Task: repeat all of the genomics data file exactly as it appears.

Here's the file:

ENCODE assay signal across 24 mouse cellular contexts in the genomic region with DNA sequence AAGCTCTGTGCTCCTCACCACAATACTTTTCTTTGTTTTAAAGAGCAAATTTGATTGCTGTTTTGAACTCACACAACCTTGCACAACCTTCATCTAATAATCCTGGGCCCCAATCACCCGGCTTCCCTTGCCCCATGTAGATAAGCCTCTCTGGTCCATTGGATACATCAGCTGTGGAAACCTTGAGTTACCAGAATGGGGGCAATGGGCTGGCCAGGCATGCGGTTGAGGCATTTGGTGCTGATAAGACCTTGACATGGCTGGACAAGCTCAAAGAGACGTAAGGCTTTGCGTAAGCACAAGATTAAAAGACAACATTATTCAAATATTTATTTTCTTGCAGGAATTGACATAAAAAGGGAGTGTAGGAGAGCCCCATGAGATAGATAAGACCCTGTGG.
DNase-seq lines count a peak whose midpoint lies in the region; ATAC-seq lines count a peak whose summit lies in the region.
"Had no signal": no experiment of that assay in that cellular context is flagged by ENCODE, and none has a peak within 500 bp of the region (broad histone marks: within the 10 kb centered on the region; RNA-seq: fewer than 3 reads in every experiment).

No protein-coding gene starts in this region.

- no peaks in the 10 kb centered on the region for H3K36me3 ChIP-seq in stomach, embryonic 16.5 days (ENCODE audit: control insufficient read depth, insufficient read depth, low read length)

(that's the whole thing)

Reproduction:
ENCODE assay signal across 24 mouse cellular contexts in the genomic region with DNA sequence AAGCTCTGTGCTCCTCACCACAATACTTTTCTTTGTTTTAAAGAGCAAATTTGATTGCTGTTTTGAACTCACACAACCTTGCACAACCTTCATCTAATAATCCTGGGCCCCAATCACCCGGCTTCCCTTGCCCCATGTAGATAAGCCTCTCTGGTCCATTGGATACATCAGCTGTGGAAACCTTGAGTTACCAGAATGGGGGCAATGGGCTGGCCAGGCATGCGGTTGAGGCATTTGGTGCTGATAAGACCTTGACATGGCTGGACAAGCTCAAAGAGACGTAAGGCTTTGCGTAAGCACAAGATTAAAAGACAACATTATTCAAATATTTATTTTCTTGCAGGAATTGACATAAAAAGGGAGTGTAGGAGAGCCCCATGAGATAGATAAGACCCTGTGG.
DNase-seq lines count a peak whose midpoint lies in the region; ATAC-seq lines count a peak whose summit lies in the region.
"Had no signal": no experiment of that assay in that cellular context is flagged by ENCODE, and none has a peak within 500 bp of the region (broad histone marks: within the 10 kb centered on the region; RNA-seq: fewer than 3 reads in every experiment).

No protein-coding gene starts in this region.

- no peaks in the 10 kb centered on the region for H3K36me3 ChIP-seq in stomach, embryonic 16.5 days (ENCODE audit: control insufficient read depth, insufficient read depth, low read length)